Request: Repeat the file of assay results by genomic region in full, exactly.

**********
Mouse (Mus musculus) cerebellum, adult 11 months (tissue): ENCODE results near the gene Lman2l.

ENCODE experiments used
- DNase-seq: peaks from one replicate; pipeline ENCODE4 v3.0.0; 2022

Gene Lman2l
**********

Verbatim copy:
Mouse (Mus musculus) cerebellum, adult 11 months (tissue): ENCODE results near the gene Lman2l.

ENCODE experiments used
- DNase-seq: peaks from one replicate; pipeline ENCODE4 v3.0.0; 2022

Gene Lman2l